of alcohol added to the diets of lean men and women do not seem to lead
to weight gain, some studies have reported weight gain when alcohol is
added to the diets of overweight persons (19,20).

When chronic heavy drinkers substitute alcohol for carbohydrates in
their diets, they lose weight and weigh less than their nondrinking
counterparts (21,22). Furthermore, when chronic heavy drinkers add
alcohol to an otherwise normal diet, they do not gain weight (21).

Sex Hormones. Alcohol metabolism alters the
balance of reproductive hormones in men and women (23-28). In men,
alcohol metabolism contributes to testicular injury and impairs
testosterone synthesis and sperm production (24,29). In a study of normal
healthy men who received 220 grams of alcohol daily for 4 weeks,
testosterone levels declined after only 5 days and continued to fall
throughout the study period (30,31). Prolonged testosterone deficiency
may contribute to feminization in males, for example, breast enlargement
(32). In addition, alcohol may interfere with normal sperm structure and
movement by inhibiting the metabolism of vitamin A, which is essential
for sperm development (30,33). In women, alcohol metabolism may
contribute to increased production of a form of estrogen called estradiol
(which contributes to increased bone density and reduced risk of coronary
artery disease) and to decreased estradiol metabolism, resulting in
elevated estradiol levels (28). One research review indicates that
estradiol levels increased in premenopausal women who consumed slightly
more than enough alcohol to reach the legal limit of alcohol (BAC of 0.10
percent) acutely (28). A study of the effect of alcohol on estradiol
levels in postmenopausal women found that in women wearing estradiol skin
patches, acute alcohol consumption significantly elevated estradiol
levels over the short term (34).

Medications. Chronic heavy drinking appears
to activate the enzyme CYP2E1, which may be responsible for transforming
the over-the-counter pain reliever acetaminophen (TylenolTM) and many
others) into chemicals that can cause liver damage, even when
acetaminophen is taken in standard therapeutic doses (3,35,36). A review
of studies of liver damage resulting from acetaminophen-alcohol
interaction reported that in alcoholics, these effects may occur with as
little as 2.6 grams of acetaminophen (four to five “extra-strength”
pills) taken over the course of the day in persons consuming varying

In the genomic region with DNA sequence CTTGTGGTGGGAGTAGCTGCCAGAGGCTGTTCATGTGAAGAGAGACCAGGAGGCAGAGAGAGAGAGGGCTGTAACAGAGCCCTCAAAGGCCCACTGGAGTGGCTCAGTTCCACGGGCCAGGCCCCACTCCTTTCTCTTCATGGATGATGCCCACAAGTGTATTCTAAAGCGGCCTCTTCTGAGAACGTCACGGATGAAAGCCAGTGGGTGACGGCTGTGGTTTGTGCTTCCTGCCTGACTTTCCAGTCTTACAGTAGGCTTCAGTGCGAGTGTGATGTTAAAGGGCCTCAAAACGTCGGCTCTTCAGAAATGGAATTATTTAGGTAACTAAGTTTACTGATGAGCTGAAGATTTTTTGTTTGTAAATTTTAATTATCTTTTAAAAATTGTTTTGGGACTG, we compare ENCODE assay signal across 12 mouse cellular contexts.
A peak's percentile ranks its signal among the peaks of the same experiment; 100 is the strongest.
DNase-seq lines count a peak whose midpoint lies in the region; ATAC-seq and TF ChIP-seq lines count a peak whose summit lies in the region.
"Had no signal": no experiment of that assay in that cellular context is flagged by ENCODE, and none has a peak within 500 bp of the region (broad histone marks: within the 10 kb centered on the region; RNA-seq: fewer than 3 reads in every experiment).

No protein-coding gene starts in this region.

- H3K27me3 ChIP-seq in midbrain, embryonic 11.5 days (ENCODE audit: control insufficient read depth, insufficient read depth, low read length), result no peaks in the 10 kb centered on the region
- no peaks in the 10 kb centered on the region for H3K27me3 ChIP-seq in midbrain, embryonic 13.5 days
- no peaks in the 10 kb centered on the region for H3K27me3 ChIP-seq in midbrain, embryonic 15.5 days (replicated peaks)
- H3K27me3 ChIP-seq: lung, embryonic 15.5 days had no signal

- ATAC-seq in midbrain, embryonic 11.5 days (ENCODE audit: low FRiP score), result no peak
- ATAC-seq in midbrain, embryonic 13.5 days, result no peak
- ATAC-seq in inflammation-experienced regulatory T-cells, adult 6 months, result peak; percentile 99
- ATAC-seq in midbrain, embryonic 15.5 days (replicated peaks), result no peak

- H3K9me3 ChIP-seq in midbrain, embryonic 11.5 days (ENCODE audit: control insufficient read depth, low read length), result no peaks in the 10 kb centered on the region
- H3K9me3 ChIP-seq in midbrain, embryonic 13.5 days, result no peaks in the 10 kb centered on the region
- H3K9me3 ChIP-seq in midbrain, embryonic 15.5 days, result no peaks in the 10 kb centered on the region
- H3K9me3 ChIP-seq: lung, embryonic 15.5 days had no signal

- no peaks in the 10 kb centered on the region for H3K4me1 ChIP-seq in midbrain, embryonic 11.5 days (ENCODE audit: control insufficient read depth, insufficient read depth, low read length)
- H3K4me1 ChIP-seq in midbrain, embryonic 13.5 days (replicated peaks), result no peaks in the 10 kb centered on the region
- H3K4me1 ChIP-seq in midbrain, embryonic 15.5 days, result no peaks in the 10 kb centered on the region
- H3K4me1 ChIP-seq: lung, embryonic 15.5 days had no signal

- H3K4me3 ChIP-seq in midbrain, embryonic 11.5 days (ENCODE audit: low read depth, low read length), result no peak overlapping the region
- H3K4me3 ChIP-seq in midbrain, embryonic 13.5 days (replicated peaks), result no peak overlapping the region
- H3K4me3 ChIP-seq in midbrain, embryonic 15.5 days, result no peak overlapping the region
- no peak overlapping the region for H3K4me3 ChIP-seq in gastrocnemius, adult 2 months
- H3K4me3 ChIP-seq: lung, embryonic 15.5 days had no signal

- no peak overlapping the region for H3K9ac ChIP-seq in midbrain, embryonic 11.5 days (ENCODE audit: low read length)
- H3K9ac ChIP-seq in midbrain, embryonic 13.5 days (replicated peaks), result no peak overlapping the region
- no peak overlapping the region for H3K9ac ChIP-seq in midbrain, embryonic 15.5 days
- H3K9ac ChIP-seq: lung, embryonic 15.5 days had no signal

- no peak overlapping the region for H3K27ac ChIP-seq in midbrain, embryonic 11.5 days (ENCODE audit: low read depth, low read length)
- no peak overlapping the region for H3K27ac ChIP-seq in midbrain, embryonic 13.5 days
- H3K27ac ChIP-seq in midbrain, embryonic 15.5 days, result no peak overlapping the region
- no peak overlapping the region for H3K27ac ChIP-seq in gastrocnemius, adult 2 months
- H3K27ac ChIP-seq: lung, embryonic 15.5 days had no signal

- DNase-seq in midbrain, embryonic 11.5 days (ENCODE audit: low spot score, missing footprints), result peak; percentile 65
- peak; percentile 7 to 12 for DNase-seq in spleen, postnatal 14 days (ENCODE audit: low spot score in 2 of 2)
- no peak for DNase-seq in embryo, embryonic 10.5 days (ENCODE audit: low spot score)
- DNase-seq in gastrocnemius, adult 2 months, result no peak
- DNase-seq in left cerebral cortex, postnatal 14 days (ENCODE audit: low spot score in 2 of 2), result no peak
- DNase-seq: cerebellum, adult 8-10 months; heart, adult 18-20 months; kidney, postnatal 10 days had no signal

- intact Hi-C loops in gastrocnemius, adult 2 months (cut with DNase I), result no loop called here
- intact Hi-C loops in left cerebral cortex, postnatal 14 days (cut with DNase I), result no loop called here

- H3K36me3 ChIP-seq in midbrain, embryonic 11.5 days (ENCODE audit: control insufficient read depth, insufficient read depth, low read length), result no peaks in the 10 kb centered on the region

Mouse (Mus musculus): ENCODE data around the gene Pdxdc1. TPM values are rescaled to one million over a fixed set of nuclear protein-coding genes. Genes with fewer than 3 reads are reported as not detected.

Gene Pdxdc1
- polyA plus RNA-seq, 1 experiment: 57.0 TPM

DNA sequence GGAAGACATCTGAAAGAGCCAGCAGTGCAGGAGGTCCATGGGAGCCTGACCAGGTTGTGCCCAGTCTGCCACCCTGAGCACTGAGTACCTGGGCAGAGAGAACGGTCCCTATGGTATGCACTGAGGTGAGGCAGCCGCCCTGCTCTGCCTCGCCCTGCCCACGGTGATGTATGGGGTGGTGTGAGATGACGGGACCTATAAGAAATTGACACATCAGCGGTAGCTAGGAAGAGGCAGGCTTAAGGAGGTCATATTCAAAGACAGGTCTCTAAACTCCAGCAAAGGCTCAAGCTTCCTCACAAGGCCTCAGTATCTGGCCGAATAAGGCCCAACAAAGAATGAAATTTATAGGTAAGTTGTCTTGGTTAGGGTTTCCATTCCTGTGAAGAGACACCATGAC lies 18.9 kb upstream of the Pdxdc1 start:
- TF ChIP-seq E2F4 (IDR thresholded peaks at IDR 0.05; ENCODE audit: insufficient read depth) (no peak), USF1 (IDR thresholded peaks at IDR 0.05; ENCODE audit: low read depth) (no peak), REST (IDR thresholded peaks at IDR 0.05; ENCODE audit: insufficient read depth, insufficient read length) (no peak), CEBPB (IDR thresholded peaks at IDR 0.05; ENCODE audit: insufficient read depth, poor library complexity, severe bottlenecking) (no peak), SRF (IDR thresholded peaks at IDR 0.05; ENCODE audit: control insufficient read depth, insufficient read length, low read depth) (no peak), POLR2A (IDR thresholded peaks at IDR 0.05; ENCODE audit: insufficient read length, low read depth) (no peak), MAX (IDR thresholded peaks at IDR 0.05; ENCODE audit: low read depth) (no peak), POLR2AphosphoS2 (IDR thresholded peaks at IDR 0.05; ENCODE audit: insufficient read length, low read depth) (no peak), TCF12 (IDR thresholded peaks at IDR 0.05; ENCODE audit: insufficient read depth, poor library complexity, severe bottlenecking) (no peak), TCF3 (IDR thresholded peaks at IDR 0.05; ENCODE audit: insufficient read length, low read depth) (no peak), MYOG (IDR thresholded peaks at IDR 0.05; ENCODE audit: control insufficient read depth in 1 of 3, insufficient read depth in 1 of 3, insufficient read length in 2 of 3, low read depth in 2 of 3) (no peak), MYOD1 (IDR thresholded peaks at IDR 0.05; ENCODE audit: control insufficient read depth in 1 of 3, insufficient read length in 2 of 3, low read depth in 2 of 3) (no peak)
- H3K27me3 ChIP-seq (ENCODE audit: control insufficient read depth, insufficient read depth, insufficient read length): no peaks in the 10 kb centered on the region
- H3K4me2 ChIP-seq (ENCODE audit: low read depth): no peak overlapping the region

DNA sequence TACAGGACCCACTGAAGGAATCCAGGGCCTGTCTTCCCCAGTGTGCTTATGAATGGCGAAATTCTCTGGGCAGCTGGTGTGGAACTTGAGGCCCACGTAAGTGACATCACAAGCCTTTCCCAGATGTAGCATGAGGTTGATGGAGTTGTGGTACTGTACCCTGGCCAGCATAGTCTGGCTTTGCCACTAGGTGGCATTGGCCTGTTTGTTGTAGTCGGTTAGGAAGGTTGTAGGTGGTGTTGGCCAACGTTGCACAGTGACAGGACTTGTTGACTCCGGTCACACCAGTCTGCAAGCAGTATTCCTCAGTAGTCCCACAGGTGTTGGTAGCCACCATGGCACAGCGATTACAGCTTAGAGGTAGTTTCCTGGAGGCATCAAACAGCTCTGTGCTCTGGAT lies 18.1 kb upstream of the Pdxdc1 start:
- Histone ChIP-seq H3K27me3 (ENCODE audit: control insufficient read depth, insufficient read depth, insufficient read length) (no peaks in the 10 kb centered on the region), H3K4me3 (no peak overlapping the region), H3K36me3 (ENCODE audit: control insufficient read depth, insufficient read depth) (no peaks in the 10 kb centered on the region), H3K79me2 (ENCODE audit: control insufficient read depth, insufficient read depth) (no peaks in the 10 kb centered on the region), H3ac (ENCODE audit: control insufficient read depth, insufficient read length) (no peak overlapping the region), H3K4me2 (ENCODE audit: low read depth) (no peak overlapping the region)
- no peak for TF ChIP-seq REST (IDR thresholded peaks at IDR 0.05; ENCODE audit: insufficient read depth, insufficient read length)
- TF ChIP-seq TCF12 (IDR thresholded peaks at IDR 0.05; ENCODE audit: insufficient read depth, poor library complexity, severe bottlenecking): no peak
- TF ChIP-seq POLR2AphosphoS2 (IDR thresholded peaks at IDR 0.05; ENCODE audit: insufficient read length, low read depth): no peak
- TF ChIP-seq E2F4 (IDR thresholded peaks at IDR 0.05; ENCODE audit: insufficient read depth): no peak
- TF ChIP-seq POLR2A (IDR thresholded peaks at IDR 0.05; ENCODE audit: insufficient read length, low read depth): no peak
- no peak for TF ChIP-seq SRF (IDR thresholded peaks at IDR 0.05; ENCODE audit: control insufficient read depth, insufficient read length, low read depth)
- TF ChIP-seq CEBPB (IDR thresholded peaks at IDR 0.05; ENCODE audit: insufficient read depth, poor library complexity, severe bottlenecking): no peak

amounts of alcohol (35,37). The damage caused by alcohol-acetaminophen
interaction is more likely to occur when acetaminophen is taken after,
rather than before, the alcohol has been metabolized. Alcohol consumption
affects the metabolism of a wide variety of other medications, increasing
the activity of some and diminishing the activity, thereby decreasing the
effectiveness, of others (35).

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Alcohol Metabolism–A Commentary by
NIAAA Director Enoch Gordis, M.D.

The study of metabolism has both practical and broader scientific
implications. On the practical side, information on how the body
metabolizes alcohol permits us to calculate, for example, what our blood
alcohol concentration (BAC) is likely to be after drinking, including the
impact of food and gender differences in the rate of alcohol metabolism
on BAC. This information, of course, is important when participating in
activities for which concentration is needed, such as driving or
operating dangerous machinery.

With respect to its broader scientific application, metabolism, which
has long been studied, is emerging with new implications for the study of
alcoholism and its medical consequences. For instance, how is metabolism
related to the resistance of some individuals to alcoholism? We know that
some inherited abnormalities in metabolism (e.g., flushing reaction among
some persons of Asian descent) promote resistance to alcoholism. Recent
data from two large-scale NIAAA-supported genetics studies suggest that
alcohol dehydrogenase genes may be associated with differential
resistance and vulnerability to alcohol. These findings are important to
the study of why some people develop alcoholism and others do not.
Studies of metabolism also can identify alternate paths of alcohol
metabolism, which may help explain how alcohol speeds up the elimination
of some substances (e.g., barbiturates) and increases the toxicity of
others (e.g., acetaminophen). This information will help health care
providers in advising patients on alcohol-drug interactions that may
decrease the effectiveness of some therapeutic medications or render
others harmful.

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All material contained in the Alcohol Alert is in the public
domain and may be used or reproduced without permission from National
Institute on Alcohol Abuse and Alcoholism (NIAAA). Citation of the source
is appreciated.

Copies of the Alcohol Alert are available free of charge from
the:

NIAAAPublications
P.O. Box 34443
Washington, DC 20043
Full text of this publication is available on NIAAA’s World Wide Web
site at http://www.niaaa.nih.gov

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U.S. DEPARTMENT OF HEALTH AND HUMAN SERVICES

Public Health Service * National Institutes of Health